Monday, September 20, 2010

Health IT: On Anecdotalism and Totalitarianism

At the article Blumenthal on EMRs: Debate "raging" over competition vs. standards (, ONC czar David Blumenthal is cited as saying several interesting things:

... EMRs make him a better physician, he said, recounting personal anecdotes of discovering patients' allergies through automated EMR alerts and using stored image date to more quickly get a diagnosis for a patient without subjecting them to more radiation and toxic radiation agents ...

It's the EMR "anecdotalists"
(as opposed to the "Markopolists") who say that "anecdotes" of HIT-related injury are meaningless. They deem reports of safety issues and HIT-related misadventures and risk as simply "anecdotal", and that "anecdotes don't make evidence" (or "anecdotes don't make data").

Yet anecdotal reports of EMR "saves" are used by a czar to justify tens of billions of dollars of expenditures?

To the anecdotalists, I say: you can't have it both ways.

That same article concludes with this concerning statement:

... Blumenthal, adamantly pro-EMR, said there is a move afoot to add technical fluency into certification for healthcare providers. "Boards of certification, all the primary care boards of medicine have adopted principles that will lead them to create requirements for the use of electronic health systems as a research requirement, and even the medical licensing boards are beginning to think about whether the maintenance of licensure should be dependent, to some degree, on using electronic health systems," he said. "Information is the lifeblood of medicine, and unless physicians and other healthcare professionals are capable of using the most modern technology available for managing information, I think they will have trouble claiming, in the 21st century, the unique competence that entitles them to being licensed and board certified. I think they'll have trouble holding up their heads as professionals and claiming that they are at the top of their game and capable of providing the best care that technology allows."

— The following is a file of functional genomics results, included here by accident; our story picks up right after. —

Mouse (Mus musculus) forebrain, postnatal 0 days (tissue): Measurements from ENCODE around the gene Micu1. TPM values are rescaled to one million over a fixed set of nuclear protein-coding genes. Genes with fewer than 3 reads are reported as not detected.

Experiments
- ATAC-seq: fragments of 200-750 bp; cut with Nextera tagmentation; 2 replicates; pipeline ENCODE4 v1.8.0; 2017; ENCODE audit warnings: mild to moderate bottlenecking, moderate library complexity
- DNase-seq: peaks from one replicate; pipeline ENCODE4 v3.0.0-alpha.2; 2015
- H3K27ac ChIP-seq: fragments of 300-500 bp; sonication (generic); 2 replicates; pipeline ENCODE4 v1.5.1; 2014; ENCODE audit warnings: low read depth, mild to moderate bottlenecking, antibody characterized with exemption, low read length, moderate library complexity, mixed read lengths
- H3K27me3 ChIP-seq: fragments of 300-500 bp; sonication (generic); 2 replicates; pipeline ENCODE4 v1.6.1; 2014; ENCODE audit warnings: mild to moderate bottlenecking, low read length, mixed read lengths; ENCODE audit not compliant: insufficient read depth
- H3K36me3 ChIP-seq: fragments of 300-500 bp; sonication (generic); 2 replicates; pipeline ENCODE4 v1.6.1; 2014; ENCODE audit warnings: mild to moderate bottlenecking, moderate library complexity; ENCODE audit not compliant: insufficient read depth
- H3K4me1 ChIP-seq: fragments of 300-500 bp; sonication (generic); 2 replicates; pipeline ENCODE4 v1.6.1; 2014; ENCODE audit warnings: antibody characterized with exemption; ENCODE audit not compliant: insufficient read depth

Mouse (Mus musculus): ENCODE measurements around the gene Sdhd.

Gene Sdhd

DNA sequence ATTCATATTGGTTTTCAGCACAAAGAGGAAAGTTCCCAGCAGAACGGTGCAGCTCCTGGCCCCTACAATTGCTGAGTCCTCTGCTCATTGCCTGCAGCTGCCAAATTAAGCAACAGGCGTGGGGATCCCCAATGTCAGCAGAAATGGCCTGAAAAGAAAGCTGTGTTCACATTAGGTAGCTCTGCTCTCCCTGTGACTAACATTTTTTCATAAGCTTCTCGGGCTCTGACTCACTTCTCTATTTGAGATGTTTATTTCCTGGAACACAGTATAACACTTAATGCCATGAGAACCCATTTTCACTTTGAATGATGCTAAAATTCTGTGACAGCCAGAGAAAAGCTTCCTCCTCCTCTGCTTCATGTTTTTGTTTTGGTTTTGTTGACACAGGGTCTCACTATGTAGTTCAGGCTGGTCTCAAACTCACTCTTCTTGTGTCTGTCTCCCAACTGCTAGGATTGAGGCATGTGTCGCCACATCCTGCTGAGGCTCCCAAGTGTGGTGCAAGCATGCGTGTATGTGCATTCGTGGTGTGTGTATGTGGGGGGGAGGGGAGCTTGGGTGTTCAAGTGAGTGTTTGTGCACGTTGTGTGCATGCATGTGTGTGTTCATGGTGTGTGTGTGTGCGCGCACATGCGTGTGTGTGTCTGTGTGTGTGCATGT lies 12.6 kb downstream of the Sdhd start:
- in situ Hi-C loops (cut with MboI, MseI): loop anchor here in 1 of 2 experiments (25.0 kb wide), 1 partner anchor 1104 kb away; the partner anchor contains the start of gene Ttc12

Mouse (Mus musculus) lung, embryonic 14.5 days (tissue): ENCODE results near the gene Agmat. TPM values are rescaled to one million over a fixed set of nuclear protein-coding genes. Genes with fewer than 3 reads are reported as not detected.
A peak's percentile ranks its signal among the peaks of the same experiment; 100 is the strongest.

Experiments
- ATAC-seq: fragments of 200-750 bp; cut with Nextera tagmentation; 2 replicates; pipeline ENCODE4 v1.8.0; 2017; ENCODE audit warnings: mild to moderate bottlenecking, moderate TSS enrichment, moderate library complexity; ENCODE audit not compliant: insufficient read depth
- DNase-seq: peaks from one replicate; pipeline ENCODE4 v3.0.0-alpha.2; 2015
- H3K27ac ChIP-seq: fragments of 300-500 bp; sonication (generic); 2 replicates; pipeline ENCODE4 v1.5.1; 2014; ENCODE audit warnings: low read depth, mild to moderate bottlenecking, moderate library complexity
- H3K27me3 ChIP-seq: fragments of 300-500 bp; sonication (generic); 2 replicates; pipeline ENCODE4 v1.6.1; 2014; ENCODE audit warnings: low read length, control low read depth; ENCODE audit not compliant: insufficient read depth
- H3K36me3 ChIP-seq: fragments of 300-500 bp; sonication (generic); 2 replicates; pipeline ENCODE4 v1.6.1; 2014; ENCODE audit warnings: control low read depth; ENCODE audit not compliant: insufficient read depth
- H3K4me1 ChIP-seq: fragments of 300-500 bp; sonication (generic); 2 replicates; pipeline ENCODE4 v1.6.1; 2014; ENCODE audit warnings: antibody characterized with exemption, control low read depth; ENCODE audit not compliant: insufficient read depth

It appears that my observation ten years ago of a cross-occupational invasion on Medicine by the IT domain (and its purveyors) was prescient. They've continued the march, and now they're now literally at the castle gates.

I commented on this issue in more detail a few weeks ago at my post "American Board of Medical Specialties to "incorporate tools to promote meaningful use of health IT into its maintenance-of-certification program".

I have two questions:

1) Was it the intention of the Medical Informatics pioneers to prohibit physicians from being licensed and/or board certified on the basis of using health IT? If such a seemingly totalitarian intention existed, that's fine, I just want to hear it debated.

2) Is the mere consideration (let alone enactment) of such a restriction, for all specialties, truly evidence based?

(Note some merely skimming-the-surface "evidence" at my post "
Science or Politics? The New England Journal and "The 'Meaningful Use' Regulation for Electronic Health Records".)

-- SS


Anonymous said...

This gets more oppressive as each day goes by. It is abhorrent that the doctors' license depends on using devices that have not been approved for safety.

Live it ... said...

Do you think Blumenthal's next job will be the CEO of a Health Care IT company?

Anonymous said...

No, back to Harvard like Lawrence Summers.